Navigating the rainy season on SA roads
It’s that time of the year again. The rainy season is here and as much as it’s refreshing and provides us with much-needed water, driving in the pouring rain can be a challenge and the most important thing as a road user is safety. With the following tips, you should be able to navigate most of this season’s storms with confidence.
Use your wipers
It may seem like stating the obvious, but wipers are an integral part of your arsenal when navigating wet weather. It’s important to make sure that your wiper blades are in good working condition, and that they clear the water off your windscreen well enough for you to see clearly. Don’t be shy to use them, even at a higher intensity than you think may be necessary. The important thing is that you have clear visibility to see ahead of you.
Reduce your speed
In unfavourable conditions, it’s always a good idea to reduce your speed. This will allow you to fully assess the situation around you to make better-informed decisions. Reducing your speed also gives you the ability to brake and bring the vehicle to a safe stop should you need to. Remember, the faster you’re going, the greater your stopping distance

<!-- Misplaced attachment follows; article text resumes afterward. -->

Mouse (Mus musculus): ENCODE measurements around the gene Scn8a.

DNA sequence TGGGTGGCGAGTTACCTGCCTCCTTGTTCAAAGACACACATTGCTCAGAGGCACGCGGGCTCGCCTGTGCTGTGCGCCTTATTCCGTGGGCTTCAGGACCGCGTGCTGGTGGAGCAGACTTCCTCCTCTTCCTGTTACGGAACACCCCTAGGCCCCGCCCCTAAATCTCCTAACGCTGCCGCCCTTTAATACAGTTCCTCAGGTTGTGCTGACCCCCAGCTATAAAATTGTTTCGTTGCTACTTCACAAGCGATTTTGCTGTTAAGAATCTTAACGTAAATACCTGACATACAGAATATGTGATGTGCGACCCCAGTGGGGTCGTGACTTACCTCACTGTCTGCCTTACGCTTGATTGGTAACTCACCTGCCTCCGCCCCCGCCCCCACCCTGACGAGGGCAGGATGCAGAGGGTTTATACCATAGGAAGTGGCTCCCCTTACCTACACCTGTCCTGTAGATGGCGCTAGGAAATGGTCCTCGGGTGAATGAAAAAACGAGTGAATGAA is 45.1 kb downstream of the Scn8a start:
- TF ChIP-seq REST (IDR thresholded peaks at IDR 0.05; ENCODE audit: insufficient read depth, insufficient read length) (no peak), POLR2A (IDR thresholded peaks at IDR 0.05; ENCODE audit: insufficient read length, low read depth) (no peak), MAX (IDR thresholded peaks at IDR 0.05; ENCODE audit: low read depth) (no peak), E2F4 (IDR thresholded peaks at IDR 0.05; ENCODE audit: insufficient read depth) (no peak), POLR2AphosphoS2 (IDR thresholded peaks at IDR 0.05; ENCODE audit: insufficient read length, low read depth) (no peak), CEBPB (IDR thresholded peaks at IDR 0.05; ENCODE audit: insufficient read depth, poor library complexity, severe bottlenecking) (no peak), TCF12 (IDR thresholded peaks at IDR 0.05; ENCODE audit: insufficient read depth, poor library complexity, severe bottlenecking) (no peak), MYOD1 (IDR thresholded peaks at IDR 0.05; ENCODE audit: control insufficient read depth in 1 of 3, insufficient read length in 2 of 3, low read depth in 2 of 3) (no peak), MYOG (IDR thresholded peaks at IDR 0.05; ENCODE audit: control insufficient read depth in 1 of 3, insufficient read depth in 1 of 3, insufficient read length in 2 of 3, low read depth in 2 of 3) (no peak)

Avoid sudden or harsh braking
With a wet and slippery road surface beneath you, braking harshly or suddenly may cause your vehicle to skid due to a loss of traction. Give yourself enough time to stop and avoid harsh braking inputs.
Increase following distance
Leaving enough room between you and the vehicle ahead of you will give you room to react should something unexpected occur. You’ll also be doing yourself a favour and avoiding the visually impairing spray from the vehicle ahead of you.
Avoid pools of water
Often rainwater pools up in certain sections of the road due to a ditch or poor drainage. These pools of water can cause what’s referred to as aquaplaning. You may experience aquaplaning when driving through a pool of water. When it occurs, it feels like you're losing control of the vehicle for a brief moment as it breaks traction on the affected wheels and begins to move sideways. Another reason why you should avoid pools of water is potholes. These nasty road crevices are normally hidden under a seemingly shiny patch of water on the road. The patch appears shiny because it's a pothole filled with rainwater.
Use your headlamps
Rain storms are generally accompanied by a reduced natural light in the daytime. It’s not only important for you to see where you’re going, but for other motorists to see you. Depending on the amount of natural light and visibility at the time, you may need to turn on your dimmed or full headlamps. You shouldn’t feel awkward for doing so even if it's during the day – you would rather be seen and avoid a collision than the alternative. Most new vehicles have daytime running lights, auto headlamps, or both. These vehicles can detect low light conditions and will automatically turn on the headlamps.
Words: Gugu Masuku